Published Jan 13, 2008

It’s enjoyable enough to write essay-style stuff here, but I do miss when I used to actually write fiction. So, in a new feature here, I’m going to write monthly entries on a continuing story. Now, this isn’t quite the way I usually write: no outlines, no character studies; in fact, I really know virtually nothing about this story other than what I’ve written already. So, you’ll learn it at the same time I do. Also, I’m not spending much time on editing, so quality may be, let’s say variable. So, without further ado: a bit of ongoing storytelling, in the sci-fi genre.

The road’s white cut stretched to the horizon in both directions, flat and straight as if to defy any curve the packed sun-browned soil might throw up. But the road’s gentle left-hand turn had been enough to spread this glittering metal in a cone, a wheel here, a wheel there, in a sharp triangle from the black scorch of the rover’s impact. Midafternoon sun in the cloudless blue sky made the debris too bright to look at, or all but the dark bits of the tires and console and bodies. The one in light blue-gray overalls pulled his cap’s bill down to cover his squint.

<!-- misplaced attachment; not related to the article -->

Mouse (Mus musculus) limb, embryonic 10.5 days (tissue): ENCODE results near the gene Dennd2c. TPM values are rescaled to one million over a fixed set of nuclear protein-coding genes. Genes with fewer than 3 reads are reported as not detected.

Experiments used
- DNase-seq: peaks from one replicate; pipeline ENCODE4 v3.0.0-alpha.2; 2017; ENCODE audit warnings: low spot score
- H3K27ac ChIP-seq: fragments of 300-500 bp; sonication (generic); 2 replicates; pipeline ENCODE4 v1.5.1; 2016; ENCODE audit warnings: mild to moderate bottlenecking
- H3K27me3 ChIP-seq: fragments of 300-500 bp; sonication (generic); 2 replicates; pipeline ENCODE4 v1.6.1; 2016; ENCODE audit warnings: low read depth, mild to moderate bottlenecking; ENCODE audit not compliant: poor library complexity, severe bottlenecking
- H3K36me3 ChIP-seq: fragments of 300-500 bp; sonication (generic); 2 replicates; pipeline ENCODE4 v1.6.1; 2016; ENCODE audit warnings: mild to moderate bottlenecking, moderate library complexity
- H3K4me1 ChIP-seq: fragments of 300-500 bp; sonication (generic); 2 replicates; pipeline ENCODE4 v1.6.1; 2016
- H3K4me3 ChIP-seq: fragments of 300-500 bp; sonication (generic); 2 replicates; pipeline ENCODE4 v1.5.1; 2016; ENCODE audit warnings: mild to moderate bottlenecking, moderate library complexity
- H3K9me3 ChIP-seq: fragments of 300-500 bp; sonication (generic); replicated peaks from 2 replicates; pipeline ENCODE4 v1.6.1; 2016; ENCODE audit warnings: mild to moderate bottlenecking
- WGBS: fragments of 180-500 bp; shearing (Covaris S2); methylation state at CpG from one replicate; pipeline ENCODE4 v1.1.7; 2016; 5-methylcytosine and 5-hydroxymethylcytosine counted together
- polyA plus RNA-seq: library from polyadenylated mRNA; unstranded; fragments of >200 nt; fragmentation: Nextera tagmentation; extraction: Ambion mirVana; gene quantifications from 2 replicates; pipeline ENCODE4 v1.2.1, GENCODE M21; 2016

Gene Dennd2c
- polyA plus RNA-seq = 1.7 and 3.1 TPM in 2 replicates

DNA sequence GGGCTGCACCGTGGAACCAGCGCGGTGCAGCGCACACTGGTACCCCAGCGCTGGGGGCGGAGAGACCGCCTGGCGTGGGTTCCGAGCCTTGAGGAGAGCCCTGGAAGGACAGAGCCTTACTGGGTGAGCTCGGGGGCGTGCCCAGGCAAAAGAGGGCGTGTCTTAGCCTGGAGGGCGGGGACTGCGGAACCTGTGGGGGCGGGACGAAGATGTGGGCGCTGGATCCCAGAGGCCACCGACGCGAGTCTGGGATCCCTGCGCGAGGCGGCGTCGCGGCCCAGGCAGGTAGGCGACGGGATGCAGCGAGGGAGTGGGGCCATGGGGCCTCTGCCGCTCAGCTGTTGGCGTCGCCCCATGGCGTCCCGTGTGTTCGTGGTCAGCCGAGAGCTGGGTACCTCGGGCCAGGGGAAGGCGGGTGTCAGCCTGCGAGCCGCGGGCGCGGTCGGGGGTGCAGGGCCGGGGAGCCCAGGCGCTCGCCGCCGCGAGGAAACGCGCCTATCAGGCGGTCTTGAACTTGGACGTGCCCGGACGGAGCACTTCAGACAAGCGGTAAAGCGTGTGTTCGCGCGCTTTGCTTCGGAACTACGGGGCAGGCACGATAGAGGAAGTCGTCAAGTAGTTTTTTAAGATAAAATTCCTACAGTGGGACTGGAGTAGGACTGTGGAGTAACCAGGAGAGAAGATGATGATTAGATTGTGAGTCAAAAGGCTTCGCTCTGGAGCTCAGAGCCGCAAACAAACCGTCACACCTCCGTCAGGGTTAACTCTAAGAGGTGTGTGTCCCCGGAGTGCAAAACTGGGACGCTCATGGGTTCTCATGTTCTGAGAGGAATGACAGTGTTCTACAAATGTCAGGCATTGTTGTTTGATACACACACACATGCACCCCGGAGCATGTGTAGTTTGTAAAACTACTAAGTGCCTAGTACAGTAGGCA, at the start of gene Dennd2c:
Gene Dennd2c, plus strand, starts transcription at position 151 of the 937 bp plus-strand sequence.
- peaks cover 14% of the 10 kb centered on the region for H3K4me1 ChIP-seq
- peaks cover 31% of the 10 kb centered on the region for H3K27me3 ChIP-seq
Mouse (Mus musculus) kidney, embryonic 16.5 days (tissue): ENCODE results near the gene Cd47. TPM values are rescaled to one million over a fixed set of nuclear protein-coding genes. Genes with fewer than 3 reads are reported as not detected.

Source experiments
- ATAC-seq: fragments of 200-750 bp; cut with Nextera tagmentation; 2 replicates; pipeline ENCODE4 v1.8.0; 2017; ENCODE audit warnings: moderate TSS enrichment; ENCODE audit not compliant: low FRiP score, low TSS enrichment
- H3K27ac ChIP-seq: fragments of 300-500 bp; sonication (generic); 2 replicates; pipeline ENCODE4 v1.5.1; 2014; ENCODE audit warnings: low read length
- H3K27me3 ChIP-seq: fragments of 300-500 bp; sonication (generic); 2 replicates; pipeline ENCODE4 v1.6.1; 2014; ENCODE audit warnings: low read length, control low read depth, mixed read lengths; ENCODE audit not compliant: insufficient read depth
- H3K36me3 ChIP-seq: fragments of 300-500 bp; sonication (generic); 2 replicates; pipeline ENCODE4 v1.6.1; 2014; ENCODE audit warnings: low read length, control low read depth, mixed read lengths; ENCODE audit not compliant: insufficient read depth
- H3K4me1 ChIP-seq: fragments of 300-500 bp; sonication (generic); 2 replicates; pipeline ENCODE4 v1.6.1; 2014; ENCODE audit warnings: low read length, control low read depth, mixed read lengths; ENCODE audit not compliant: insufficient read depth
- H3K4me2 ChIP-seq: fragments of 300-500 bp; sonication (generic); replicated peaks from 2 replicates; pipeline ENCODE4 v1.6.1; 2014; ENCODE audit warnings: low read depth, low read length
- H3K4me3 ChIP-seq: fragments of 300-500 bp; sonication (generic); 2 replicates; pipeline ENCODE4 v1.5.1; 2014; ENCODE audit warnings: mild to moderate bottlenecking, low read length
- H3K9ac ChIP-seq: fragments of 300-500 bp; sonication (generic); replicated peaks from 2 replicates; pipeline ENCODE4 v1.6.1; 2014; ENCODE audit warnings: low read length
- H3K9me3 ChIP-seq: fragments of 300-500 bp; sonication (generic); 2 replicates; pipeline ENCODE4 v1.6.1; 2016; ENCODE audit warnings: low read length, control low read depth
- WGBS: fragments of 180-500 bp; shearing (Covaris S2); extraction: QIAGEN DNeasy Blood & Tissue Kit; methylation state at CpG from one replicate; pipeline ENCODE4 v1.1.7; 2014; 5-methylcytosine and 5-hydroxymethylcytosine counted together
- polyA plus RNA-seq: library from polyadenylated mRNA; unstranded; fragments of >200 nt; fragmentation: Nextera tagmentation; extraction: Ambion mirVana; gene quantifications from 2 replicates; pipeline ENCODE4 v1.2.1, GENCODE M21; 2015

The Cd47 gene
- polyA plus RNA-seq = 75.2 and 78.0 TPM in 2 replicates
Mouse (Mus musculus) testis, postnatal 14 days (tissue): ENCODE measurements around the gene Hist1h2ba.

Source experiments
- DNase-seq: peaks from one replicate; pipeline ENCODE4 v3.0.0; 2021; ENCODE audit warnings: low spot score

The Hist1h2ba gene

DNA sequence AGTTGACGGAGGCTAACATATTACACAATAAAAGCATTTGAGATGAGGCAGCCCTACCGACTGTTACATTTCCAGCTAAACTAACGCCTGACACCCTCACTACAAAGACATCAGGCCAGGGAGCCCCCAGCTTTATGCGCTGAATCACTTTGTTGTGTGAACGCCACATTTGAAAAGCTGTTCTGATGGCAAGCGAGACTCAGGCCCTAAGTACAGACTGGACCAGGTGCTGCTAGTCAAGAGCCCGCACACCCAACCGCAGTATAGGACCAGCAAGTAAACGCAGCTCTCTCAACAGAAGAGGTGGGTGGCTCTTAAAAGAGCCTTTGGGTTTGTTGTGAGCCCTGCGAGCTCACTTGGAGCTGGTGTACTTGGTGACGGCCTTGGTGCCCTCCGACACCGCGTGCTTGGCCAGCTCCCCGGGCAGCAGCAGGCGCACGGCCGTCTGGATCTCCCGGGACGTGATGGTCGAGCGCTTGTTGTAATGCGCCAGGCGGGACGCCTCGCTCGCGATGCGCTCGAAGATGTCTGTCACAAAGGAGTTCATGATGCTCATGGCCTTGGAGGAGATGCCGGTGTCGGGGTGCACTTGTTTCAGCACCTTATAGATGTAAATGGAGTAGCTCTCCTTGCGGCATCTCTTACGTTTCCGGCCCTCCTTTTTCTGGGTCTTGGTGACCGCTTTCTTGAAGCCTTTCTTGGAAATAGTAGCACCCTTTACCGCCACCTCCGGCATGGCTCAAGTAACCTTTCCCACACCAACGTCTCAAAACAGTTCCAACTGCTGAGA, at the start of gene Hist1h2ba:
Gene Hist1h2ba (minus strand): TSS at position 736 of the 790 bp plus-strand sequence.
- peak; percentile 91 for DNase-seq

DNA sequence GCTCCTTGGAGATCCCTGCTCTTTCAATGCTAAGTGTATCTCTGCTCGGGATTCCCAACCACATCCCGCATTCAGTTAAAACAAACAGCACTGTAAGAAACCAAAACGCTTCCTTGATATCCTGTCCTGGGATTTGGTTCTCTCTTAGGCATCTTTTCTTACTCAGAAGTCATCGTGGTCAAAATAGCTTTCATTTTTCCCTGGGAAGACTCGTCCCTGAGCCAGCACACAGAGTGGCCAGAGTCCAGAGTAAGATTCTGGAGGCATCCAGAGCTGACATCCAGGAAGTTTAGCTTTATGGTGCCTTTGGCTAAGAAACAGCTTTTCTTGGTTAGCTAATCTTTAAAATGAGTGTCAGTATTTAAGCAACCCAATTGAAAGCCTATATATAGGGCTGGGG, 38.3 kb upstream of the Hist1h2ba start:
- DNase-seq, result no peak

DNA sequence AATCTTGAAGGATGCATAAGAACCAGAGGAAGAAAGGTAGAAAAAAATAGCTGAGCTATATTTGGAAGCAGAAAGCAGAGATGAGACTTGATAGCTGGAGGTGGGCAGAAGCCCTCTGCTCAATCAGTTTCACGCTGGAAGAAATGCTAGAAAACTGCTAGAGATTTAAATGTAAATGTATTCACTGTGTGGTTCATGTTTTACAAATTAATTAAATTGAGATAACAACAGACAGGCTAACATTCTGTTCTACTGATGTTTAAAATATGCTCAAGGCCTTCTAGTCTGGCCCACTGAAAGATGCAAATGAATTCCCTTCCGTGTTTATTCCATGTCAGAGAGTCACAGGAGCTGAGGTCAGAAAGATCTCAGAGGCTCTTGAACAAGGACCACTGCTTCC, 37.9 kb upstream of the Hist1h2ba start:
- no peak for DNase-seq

“That’s a mess.” said the one in light brown that almost disappeared into the endless terrain. His cap was already down to touch his ears, and dust caked in the sweat on his arms below his rolled-up sleeves made him even more a match for the terrain.

“Yep.” said the one in light blue-gray, holding out his hand for the water bottle. “And what’s that track running from right to left there?” The outstretched hand pointed to the track as he spoke.

“Well, that was here when we got here, Lieutenant. So we don’t figure they hit anything going along it, you know what I mean?” The one in blue nodded; he knew, or as much as anyone else. The young mining colony, and young mining colonists, were untroubled by the ancient tracks that ran across most of the mapped surface of the planet, zig-zagging every klick or less to dodge some long-absent obstacle.

“When I was an Ensign on Owen’s World, you know what we had? These little pyramids of rock all over. About waist-high, stacked ever so perfect, and a metal rod in the middle of each one. The damndest thing. And you know what they were?” asked the Lieutenant in blue-gray.

“Guess I don’t, sir.” Replied the one in brown, wiping his brow with the arm that held the water bottle, as the Lieutenant had brought his hands to his waist to talk.